Thursday, 6 December 2012

Observations on editing

My novel is almost done, and once I have written the last sentence, thrown my hands up in relief/joy/pure exactly that the thing is FINALLY finished, it occurs to me that the job of the novelist is far from done.

Oh no! I hear you cry. How can this be? You have an idea, you put pen to paper, a few years down the line (or more than a few if you are me) you have a book. Happy days!

Not so, I'm afraid. The finished book is rarely the finished product, by a long stretch. There are many editing processes to get through first.

1) Go back to the start and read the book from cover to cover. I guarantee that you will be mortified by the early chapters, as you will have progressed as a writer as you go along.

2) Initial edit. This is the basic grammar and smelling mistakes that need correcting first and foremost.

3) Plot inconsistences. You may well be surprised that you have missed bits out, forgotten characters entirely and assumed that the reader had mind reading powers. Because obviously they know that Johnny is Trevor's father, without you having to tell them.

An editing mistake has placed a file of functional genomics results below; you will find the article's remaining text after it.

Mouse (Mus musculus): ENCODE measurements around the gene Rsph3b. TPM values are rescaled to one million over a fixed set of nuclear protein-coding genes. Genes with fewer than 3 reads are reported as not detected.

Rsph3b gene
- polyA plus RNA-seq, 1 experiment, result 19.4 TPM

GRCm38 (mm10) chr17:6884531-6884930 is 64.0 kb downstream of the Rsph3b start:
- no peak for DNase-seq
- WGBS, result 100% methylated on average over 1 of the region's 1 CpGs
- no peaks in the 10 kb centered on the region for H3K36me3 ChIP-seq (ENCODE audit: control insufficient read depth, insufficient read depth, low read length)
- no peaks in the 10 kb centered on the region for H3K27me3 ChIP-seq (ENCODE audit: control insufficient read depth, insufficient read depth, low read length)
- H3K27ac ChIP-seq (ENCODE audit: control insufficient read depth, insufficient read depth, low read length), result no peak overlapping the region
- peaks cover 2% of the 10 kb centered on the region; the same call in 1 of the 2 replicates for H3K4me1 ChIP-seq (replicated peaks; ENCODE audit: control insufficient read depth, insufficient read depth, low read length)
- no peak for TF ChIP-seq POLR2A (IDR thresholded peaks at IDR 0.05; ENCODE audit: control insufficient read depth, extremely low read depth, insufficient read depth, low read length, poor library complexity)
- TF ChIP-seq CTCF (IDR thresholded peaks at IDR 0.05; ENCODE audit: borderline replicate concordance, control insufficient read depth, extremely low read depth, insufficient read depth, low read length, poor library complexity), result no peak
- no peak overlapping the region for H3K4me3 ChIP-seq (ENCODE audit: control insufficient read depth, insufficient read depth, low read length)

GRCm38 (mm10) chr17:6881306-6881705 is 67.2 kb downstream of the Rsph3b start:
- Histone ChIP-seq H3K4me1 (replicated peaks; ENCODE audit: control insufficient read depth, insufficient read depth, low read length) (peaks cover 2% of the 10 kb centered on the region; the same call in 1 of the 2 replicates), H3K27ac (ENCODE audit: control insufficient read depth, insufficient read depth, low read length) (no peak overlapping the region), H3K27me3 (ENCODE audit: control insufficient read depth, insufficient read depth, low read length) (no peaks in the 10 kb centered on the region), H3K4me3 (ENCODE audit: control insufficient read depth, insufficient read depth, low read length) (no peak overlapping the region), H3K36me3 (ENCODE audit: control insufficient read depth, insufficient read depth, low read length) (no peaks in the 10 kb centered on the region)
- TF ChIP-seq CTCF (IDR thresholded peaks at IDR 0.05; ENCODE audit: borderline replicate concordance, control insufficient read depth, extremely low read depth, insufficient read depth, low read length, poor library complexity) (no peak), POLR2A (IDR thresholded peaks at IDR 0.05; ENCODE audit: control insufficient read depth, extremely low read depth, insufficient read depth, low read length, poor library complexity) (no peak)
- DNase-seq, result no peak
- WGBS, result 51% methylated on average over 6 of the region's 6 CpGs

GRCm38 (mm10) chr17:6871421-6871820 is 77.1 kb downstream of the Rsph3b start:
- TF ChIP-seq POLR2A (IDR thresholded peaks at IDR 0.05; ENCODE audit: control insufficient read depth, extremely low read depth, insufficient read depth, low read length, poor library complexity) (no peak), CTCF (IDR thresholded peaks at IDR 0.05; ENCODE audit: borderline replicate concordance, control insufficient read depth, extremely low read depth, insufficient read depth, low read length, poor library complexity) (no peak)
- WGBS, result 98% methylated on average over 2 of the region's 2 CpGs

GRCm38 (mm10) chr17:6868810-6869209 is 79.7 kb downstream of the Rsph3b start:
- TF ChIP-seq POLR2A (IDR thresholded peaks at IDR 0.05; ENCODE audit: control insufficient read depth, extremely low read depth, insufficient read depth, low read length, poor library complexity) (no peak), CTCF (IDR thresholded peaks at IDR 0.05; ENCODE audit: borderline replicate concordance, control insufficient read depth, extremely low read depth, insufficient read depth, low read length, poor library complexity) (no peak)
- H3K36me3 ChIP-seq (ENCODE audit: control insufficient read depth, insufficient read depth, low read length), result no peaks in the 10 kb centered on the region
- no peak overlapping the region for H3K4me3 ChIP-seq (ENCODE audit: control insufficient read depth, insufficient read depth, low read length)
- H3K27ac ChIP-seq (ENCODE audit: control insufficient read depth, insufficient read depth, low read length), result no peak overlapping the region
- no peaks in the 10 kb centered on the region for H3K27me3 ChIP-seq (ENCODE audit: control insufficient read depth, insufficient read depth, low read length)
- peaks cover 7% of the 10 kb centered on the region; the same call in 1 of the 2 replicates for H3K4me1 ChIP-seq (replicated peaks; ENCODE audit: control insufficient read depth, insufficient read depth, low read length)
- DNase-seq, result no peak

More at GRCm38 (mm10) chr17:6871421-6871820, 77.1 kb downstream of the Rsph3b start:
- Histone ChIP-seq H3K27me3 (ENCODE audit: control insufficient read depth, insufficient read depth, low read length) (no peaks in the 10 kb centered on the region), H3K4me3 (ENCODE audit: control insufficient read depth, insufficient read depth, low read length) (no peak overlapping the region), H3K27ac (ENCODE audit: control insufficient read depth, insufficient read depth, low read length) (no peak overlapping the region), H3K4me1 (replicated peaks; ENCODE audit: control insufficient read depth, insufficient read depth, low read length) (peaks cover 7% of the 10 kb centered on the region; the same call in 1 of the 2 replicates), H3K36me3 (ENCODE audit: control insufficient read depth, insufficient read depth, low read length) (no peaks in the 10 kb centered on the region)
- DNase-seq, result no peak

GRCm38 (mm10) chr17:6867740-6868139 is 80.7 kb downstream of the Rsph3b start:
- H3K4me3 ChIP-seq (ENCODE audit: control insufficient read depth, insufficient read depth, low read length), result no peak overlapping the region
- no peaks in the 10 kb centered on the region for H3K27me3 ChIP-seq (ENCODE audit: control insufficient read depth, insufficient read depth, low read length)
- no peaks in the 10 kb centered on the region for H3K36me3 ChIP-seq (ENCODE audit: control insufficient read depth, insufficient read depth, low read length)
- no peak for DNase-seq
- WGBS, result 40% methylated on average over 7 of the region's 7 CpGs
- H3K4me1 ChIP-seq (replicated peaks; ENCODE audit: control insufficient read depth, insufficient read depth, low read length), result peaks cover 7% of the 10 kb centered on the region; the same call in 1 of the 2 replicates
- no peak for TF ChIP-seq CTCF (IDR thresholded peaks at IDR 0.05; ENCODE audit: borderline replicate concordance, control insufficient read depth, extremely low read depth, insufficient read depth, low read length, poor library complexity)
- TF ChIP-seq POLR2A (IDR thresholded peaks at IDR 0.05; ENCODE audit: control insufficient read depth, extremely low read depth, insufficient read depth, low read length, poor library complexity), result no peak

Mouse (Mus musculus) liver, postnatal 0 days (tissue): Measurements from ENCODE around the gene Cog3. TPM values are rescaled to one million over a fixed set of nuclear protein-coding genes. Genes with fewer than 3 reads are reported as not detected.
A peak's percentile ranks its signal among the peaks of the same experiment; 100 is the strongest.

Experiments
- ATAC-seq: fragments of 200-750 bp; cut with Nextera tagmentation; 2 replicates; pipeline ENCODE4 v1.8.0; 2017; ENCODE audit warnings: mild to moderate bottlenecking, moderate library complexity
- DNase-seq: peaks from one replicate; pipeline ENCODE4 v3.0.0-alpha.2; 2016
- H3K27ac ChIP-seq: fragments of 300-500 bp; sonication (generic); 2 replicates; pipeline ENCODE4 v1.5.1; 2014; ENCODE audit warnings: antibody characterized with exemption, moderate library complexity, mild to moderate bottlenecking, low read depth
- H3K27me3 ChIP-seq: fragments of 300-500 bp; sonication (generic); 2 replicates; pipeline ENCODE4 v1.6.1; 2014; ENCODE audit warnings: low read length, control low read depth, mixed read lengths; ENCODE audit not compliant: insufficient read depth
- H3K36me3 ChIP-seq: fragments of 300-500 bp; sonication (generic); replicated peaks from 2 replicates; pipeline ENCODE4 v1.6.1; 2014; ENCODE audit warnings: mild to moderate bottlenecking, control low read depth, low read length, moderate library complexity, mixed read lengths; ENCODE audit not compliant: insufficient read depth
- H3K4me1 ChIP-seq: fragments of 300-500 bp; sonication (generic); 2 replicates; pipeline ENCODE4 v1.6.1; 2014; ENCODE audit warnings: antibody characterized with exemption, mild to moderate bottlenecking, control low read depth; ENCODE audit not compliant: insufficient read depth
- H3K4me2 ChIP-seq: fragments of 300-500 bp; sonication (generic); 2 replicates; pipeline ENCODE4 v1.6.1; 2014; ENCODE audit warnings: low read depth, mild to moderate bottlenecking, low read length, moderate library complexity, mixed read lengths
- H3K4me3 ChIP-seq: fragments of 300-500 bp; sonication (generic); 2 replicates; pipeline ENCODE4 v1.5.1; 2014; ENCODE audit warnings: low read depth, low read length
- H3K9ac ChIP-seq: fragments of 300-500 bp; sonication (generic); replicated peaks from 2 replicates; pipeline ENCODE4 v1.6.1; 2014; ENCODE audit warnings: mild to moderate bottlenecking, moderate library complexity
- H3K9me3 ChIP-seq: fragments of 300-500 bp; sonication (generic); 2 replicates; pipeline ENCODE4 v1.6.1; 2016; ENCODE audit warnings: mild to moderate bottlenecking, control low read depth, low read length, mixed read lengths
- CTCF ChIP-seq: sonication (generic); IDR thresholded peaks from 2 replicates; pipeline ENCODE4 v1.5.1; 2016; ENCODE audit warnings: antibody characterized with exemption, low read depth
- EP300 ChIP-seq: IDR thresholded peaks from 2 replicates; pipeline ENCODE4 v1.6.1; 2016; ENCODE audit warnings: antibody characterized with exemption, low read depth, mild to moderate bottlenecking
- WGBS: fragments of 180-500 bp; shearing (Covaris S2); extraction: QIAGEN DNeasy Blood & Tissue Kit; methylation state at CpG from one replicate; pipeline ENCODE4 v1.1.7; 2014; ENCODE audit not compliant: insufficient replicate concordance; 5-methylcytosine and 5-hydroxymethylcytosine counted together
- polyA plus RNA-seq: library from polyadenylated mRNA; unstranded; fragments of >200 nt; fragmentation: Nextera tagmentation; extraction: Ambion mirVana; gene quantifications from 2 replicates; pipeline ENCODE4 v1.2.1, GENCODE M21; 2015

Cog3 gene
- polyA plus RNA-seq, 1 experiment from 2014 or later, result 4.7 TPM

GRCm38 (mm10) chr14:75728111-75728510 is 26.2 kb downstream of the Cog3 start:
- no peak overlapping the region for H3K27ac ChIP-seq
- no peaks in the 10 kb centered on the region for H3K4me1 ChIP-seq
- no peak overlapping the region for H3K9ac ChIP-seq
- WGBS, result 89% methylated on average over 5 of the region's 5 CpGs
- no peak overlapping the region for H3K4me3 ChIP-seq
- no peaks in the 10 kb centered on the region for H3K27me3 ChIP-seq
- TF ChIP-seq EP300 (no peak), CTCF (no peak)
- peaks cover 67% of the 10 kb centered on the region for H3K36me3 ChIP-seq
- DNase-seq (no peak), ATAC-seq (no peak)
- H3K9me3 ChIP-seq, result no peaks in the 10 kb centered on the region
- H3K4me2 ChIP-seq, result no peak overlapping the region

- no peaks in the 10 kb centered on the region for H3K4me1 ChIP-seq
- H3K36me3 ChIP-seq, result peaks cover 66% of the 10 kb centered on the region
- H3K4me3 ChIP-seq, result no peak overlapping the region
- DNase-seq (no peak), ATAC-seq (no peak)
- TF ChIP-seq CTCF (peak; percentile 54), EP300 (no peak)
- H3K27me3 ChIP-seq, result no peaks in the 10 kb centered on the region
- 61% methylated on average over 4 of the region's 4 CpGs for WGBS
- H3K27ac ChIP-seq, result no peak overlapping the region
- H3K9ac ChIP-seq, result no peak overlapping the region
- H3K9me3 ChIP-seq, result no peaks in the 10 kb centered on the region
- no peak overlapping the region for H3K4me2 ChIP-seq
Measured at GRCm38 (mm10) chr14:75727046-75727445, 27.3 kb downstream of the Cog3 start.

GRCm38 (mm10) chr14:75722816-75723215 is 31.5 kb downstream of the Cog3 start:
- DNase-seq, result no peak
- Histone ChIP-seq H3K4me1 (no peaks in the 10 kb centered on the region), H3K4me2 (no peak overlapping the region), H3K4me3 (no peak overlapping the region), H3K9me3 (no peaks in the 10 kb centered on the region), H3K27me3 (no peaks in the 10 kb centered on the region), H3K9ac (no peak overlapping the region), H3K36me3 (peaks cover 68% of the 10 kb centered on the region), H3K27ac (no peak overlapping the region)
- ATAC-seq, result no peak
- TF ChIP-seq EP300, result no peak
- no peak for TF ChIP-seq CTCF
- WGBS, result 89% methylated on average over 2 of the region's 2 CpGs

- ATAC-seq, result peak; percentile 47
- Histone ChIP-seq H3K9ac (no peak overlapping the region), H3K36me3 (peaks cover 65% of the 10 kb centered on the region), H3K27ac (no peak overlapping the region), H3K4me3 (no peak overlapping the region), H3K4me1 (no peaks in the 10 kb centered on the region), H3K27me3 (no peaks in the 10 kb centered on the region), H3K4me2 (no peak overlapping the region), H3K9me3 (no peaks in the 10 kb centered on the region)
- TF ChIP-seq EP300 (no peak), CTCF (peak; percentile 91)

4) The reader's perspective. Surprisingly, I have found that I for one forget I am writing for an audience. And the phrases I use may not be proper grammar, like. Because everyone else wasn't brung up proper, obviously. That'll learn yer. The best way to tackle this is to either join a great little writer's group and get people to read you work and point out all your mistakes. If you can handle it.
Alternatively, you could go for the gentler option. Ask a pool of your friends, with an interest in your subject matter, to do a proof read for you. Give them hard copies and ask then to scribble all over them with things they like/dislike or notice about your work.

Now, and only now, are you ready for the real work. Because contrary to popular belief, the shadowy world of publishing does not take your magical amazing book and make it into a hardback best seller. They will hack and burn and edit their way through it until it isn't even really your book anymore.

Someone once told me that the best way to survive this process is to write that perfect, magical, amazing book. Hide it in a drawer. Yours, and only yours, forever. Then take a second copy, and send it to the publishers. Let them tear it apart, put it back together again, and if you’re lucky, publish it. Two books. Yours and theirs.

I always thought that was good advice.

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